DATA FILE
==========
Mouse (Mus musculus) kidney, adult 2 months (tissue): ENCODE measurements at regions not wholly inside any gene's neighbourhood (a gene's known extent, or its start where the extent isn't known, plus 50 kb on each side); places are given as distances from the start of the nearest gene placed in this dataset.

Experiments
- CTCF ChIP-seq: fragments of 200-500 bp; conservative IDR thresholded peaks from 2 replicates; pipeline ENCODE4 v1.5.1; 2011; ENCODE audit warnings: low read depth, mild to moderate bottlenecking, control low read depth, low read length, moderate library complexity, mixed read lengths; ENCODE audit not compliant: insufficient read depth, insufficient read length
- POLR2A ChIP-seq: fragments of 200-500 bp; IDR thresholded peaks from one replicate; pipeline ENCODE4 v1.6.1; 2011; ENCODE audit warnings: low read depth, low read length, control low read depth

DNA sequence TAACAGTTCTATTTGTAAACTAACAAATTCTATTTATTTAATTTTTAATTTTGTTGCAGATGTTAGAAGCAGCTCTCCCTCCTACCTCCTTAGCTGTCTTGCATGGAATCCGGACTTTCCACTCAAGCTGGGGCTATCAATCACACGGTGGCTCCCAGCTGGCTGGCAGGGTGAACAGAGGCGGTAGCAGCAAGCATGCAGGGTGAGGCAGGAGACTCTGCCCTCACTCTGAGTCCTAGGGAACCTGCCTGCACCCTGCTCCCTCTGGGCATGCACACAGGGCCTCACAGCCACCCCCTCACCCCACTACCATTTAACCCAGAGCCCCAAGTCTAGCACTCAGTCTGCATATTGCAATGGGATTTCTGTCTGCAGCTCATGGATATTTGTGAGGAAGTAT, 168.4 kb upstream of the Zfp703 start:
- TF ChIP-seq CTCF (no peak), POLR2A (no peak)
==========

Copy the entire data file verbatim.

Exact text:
Mouse (Mus musculus) kidney, adult 2 months (tissue): ENCODE measurements at regions not wholly inside any gene's neighbourhood (a gene's known extent, or its start where the extent isn't known, plus 50 kb on each side); places are given as distances from the start of the nearest gene placed in this dataset.

Experiments
- CTCF ChIP-seq: fragments of 200-500 bp; conservative IDR thresholded peaks from 2 replicates; pipeline ENCODE4 v1.5.1; 2011; ENCODE audit warnings: low read depth, mild to moderate bottlenecking, control low read depth, low read length, moderate library complexity, mixed read lengths; ENCODE audit not compliant: insufficient read depth, insufficient read length
- POLR2A ChIP-seq: fragments of 200-500 bp; IDR thresholded peaks from one replicate; pipeline ENCODE4 v1.6.1; 2011; ENCODE audit warnings: low read depth, low read length, control low read depth

DNA sequence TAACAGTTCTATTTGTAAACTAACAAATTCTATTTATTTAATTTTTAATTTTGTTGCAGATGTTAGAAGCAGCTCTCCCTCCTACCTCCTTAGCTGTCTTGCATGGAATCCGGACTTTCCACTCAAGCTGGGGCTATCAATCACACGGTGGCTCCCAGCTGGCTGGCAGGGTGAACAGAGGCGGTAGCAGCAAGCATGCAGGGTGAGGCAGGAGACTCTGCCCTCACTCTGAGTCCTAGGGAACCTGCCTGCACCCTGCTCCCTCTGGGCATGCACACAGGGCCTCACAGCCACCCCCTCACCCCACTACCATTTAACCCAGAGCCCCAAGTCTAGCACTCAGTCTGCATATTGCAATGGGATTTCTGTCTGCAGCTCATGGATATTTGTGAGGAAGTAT, 168.4 kb upstream of the Zfp703 start:
- TF ChIP-seq CTCF (no peak), POLR2A (no peak)